No more does she write of how Lizzy must look down on her for accepting Mr. Collins; now it’s rapturous descriptions of she and Ailsa at tea, laughing, walking, embracing, making love … or even just being in the same room. Charlotte feels no shame in this, no sense of doing wrong by society, only a brief awareness that Mr Collins, should he discover, would be both angered and hurt.

I will not allow myself to veil my sin by linguistic mincing about. I have been unfaithful. I would— I will— be unfaithful again, should the opportunity arise. The infidelity of my flesh is as nothing, of no consequence, compared to the waywardness of my heart and soul. Even at that very moment, waiting for the door to be opened, for Travis to inform me of [my husband’s] return, I could feel her breath upon me. I could taste her sweet kisses on my lips. I was blushing. I was torn by guilt. I was defiant. If he could not tell from the merest glance, then he must be a greater dunce than ever even your papa would have reckoned him.

For me, that’s one of the few small flaws in this book,. Mr. Collins is painted as being a fool, but for someone who is such a large part of Charlotte’s life, he never actually makes much of an appearance. Ailsa’s brother has more time spent on him, has more to do with Charlotte and his cousin than Mr. Collin’s has to do with his own wife. The second problem, and the larger one I had is the later portion of this book.

The first half or two-thirds of this book is so well written that, while it isn’t quite in Austen’s style or voice, it is obviously written by someone who loves Austen’s worlds and stories (and similar stories) because it’s so well done, and Charlotte’s character comes through in her letters in painful, raw honesty. And then the tone takes an abrupt shift. I wondered, as I got further into the book, if it was going to turn into a murder mystery. Instead, it becomes more of an adventure story and begins to feel less and less a cousin to Austen’s works and more something with an edge of the fantastical. I’m a sucker for Austen retellings, and the writing in this book was engaging, but the second half just didn’t do it for me, story-wise. I also felt as if the characters began to take a back seat to the excitement rather than being the focus of it.  Though because the entire book is filtered through Charlotte’s letters, and for a moment a letter from Ailsa, you’re never not aware of the people in the story.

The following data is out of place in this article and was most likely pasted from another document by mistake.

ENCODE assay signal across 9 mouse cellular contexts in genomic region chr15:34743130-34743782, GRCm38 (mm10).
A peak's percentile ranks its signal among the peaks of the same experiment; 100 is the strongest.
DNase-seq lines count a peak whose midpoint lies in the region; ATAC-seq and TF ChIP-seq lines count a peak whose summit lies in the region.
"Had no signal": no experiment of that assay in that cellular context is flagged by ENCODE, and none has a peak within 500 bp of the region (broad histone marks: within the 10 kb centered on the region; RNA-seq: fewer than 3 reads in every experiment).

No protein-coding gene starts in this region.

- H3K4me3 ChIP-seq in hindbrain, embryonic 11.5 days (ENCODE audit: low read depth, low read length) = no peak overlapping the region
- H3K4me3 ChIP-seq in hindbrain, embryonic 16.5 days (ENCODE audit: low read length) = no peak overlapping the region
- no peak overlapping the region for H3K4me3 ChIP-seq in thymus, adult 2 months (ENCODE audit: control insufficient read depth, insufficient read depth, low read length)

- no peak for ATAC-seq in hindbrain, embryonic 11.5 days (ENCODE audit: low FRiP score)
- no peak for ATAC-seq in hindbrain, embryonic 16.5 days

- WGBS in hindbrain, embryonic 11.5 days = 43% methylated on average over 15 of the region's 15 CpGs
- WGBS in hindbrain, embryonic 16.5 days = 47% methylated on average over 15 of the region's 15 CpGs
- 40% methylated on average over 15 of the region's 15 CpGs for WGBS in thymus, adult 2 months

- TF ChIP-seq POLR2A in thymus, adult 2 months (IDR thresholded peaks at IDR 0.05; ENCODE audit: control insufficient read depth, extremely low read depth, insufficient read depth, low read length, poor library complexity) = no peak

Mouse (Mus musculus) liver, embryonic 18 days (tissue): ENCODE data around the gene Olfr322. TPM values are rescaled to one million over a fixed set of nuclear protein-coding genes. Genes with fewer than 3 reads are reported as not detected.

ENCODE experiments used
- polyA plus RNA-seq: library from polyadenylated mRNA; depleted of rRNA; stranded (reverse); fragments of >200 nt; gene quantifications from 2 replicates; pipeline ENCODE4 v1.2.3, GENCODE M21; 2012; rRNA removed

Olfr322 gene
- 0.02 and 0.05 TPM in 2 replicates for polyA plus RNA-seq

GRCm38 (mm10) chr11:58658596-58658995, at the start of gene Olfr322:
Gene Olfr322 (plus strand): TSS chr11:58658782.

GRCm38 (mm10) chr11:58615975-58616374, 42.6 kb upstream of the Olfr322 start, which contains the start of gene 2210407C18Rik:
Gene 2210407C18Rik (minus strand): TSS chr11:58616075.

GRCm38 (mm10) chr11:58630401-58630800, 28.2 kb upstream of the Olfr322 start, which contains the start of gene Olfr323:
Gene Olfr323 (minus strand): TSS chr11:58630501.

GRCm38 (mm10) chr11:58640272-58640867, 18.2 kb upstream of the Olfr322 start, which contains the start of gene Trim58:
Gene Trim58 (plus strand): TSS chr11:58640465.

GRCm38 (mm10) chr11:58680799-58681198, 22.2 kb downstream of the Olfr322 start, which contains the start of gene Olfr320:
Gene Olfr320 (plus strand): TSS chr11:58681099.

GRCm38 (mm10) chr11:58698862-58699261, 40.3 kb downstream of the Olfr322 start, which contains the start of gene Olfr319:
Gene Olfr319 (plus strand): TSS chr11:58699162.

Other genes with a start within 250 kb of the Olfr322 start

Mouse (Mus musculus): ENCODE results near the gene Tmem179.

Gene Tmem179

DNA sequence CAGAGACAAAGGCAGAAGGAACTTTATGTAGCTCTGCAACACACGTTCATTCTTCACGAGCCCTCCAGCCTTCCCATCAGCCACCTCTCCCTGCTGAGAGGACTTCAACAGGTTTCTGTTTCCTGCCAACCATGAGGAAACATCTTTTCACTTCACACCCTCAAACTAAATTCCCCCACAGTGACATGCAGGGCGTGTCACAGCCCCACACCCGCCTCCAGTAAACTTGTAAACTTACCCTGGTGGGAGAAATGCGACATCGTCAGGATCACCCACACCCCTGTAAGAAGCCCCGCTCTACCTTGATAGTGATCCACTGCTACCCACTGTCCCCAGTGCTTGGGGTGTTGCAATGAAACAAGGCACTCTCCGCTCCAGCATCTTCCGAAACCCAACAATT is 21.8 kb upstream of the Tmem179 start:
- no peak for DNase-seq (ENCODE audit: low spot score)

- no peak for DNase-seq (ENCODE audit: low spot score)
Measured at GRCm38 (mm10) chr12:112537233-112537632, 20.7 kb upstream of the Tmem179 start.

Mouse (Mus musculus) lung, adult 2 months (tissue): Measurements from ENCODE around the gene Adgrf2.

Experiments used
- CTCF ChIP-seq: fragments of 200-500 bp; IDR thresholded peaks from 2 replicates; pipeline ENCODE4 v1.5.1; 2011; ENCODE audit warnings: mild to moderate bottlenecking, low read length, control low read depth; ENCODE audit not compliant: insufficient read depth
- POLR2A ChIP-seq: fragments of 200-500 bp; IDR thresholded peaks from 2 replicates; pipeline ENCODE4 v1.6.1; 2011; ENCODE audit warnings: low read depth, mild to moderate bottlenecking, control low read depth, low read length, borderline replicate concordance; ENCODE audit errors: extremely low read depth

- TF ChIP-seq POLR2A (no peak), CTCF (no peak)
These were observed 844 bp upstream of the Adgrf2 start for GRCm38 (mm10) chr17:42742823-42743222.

As I vowed to myself then, and as I must repeat, each morning, ever since: I refuse to be the tragic heroine of a Shakespearean romance. I will not commit a double offence upon my soul by letting my spirit be crushed by those who pretend to control my hapless limbs. I shall live. Lord help me, but I shall.

I enjoyed watching Charlotte cast off her own insecurities and embrace both her love for Ailsa and Ailsa’s love for her. Her character arc is so very well done and Ailsa’s spirit and goodness are a perfect match to Charlotte’s own need to put others before herself. This was a fun story I read in one session, and — I know, I say this a lot, but good writing is addictive — I’m adding this author to my watch list.